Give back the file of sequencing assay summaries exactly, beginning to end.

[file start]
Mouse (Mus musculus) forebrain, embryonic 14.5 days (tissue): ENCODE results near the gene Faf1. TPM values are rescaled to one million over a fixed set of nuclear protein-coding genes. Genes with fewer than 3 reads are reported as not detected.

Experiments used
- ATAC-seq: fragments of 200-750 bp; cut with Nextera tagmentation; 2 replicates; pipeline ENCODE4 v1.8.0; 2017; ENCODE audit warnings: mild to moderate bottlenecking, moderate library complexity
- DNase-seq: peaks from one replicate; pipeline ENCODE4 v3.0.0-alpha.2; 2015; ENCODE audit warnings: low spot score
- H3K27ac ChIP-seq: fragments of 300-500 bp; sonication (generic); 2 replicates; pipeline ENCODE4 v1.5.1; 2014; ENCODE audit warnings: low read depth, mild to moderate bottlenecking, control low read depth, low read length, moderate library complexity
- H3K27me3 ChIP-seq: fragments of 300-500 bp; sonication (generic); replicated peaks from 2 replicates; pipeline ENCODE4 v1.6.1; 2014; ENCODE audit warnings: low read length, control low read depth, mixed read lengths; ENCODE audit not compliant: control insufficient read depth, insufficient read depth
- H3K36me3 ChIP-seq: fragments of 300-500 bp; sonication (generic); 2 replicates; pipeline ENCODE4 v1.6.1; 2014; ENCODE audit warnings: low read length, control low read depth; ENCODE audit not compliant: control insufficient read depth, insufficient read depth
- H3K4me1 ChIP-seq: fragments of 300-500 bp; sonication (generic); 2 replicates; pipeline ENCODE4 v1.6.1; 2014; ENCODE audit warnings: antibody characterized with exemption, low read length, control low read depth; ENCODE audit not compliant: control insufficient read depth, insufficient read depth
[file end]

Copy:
Mouse (Mus musculus) forebrain, embryonic 14.5 days (tissue): ENCODE results near the gene Faf1. TPM values are rescaled to one million over a fixed set of nuclear protein-coding genes. Genes with fewer than 3 reads are reported as not detected.

Experiments used
- ATAC-seq: fragments of 200-750 bp; cut with Nextera tagmentation; 2 replicates; pipeline ENCODE4 v1.8.0; 2017; ENCODE audit warnings: mild to moderate bottlenecking, moderate library complexity
- DNase-seq: peaks from one replicate; pipeline ENCODE4 v3.0.0-alpha.2; 2015; ENCODE audit warnings: low spot score
- H3K27ac ChIP-seq: fragments of 300-500 bp; sonication (generic); 2 replicates; pipeline ENCODE4 v1.5.1; 2014; ENCODE audit warnings: low read depth, mild to moderate bottlenecking, control low read depth, low read length, moderate library complexity
- H3K27me3 ChIP-seq: fragments of 300-500 bp; sonication (generic); replicated peaks from 2 replicates; pipeline ENCODE4 v1.6.1; 2014; ENCODE audit warnings: low read length, control low read depth, mixed read lengths; ENCODE audit not compliant: control insufficient read depth, insufficient read depth
- H3K36me3 ChIP-seq: fragments of 300-500 bp; sonication (generic); 2 replicates; pipeline ENCODE4 v1.6.1; 2014; ENCODE audit warnings: low read length, control low read depth; ENCODE audit not compliant: control insufficient read depth, insufficient read depth
- H3K4me1 ChIP-seq: fragments of 300-500 bp; sonication (generic); 2 replicates; pipeline ENCODE4 v1.6.1; 2014; ENCODE audit warnings: antibody characterized with exemption, low read length, control low read depth; ENCODE audit not compliant: control insufficient read depth, insufficient read depth